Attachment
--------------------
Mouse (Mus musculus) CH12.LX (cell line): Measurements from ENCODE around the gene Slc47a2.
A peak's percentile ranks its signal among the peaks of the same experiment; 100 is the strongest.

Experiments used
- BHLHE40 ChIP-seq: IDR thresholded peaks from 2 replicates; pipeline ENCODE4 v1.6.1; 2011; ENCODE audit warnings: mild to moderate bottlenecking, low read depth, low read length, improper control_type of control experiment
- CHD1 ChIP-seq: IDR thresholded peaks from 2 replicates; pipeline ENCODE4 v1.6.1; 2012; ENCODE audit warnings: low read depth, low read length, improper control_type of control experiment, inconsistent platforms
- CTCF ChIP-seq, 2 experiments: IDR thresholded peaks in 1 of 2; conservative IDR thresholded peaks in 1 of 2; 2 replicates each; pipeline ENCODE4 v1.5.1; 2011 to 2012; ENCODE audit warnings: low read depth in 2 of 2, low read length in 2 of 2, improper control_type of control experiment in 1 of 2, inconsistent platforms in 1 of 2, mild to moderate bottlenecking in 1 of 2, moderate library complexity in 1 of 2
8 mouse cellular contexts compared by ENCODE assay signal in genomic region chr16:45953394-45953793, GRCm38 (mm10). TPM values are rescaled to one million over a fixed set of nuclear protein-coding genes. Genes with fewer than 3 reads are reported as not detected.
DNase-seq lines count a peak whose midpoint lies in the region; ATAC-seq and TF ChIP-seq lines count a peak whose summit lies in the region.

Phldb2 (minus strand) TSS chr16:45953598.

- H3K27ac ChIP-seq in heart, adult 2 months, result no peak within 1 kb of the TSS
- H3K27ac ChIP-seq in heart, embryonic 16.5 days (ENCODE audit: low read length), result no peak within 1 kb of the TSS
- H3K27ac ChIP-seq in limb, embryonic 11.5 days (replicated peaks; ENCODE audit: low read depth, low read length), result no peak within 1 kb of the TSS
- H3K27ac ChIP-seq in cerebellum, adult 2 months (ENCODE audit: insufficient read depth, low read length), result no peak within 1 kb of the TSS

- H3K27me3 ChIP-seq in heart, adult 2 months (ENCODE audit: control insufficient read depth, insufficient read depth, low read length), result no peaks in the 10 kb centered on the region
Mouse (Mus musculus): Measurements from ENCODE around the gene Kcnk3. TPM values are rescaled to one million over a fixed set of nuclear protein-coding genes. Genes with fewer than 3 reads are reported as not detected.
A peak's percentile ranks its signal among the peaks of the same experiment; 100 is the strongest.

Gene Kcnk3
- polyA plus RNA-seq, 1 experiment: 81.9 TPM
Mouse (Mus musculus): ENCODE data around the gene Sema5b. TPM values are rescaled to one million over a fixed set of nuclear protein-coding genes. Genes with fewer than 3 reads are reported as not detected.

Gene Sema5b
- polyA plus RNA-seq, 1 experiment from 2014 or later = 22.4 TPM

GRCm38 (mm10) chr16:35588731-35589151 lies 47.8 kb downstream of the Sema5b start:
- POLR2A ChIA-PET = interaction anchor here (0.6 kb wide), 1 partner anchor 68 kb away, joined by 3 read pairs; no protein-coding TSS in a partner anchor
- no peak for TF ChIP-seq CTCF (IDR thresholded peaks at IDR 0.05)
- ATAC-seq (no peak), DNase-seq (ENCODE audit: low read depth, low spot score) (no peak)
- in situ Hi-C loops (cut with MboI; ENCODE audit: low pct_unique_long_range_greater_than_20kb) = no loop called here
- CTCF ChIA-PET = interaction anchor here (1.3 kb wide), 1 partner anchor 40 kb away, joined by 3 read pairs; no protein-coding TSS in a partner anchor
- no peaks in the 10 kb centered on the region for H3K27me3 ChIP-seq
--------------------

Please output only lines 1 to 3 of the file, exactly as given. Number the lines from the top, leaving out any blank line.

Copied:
Mouse (Mus musculus) CH12.LX (cell line): Measurements from ENCODE around the gene Slc47a2.
A peak's percentile ranks its signal among the peaks of the same experiment; 100 is the strongest.

Experiments used